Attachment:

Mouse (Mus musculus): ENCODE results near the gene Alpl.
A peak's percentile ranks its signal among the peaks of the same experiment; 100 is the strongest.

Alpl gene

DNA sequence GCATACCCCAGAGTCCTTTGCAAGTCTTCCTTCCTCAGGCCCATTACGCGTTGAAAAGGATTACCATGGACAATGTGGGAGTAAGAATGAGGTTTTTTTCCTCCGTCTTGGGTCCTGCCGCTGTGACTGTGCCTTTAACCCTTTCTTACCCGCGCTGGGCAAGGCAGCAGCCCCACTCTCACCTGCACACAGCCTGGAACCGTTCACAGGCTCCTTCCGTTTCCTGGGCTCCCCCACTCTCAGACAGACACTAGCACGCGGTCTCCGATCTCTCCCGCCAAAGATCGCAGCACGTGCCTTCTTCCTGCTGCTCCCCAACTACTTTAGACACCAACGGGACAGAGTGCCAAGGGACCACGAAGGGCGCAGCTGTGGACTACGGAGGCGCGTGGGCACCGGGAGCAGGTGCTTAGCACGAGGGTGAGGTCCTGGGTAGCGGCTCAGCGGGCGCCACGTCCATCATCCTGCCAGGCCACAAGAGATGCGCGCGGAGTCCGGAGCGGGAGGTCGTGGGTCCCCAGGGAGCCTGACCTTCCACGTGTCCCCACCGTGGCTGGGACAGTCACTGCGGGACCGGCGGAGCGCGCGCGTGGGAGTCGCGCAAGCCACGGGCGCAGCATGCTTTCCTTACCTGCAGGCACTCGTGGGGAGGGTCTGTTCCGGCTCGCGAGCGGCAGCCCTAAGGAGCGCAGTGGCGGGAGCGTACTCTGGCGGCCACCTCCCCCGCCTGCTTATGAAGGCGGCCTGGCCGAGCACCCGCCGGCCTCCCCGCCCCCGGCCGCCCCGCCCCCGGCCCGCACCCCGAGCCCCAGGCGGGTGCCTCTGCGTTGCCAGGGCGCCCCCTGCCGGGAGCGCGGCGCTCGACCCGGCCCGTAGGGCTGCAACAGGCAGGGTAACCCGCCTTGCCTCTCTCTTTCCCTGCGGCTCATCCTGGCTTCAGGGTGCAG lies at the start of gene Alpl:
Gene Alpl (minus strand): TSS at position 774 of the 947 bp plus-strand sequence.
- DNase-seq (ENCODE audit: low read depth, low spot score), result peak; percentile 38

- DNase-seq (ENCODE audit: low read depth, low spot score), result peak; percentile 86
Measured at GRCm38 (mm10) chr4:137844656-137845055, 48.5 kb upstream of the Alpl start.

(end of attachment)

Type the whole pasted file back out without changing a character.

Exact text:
Mouse (Mus musculus): ENCODE results near the gene Alpl.
A peak's percentile ranks its signal among the peaks of the same experiment; 100 is the strongest.

Alpl gene

DNA sequence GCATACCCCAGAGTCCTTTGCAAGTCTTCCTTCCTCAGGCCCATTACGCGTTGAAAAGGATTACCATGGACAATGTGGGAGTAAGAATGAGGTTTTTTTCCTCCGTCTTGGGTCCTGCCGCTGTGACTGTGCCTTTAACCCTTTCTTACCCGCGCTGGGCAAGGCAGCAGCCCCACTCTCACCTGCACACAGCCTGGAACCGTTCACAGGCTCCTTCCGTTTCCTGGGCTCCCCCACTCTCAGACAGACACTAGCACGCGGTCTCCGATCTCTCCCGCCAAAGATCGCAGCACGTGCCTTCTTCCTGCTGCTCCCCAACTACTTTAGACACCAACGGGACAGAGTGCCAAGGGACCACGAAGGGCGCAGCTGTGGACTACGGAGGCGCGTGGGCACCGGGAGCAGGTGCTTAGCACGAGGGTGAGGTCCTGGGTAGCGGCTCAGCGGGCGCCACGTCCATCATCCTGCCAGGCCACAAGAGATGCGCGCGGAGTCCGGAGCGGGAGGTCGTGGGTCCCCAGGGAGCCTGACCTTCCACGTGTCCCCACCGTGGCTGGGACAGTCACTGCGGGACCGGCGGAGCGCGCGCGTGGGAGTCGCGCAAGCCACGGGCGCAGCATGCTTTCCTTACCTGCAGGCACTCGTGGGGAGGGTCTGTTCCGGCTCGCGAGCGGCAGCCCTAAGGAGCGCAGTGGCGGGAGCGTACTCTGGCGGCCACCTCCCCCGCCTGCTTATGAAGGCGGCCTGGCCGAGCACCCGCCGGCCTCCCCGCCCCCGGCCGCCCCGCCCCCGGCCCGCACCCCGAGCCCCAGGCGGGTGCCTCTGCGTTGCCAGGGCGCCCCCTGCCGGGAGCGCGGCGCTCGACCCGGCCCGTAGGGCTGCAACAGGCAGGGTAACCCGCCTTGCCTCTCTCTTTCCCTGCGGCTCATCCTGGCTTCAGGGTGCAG lies at the start of gene Alpl:
Gene Alpl (minus strand): TSS at position 774 of the 947 bp plus-strand sequence.
- DNase-seq (ENCODE audit: low read depth, low spot score), result peak; percentile 38

- DNase-seq (ENCODE audit: low read depth, low spot score), result peak; percentile 86
Measured at GRCm38 (mm10) chr4:137844656-137845055, 48.5 kb upstream of the Alpl start.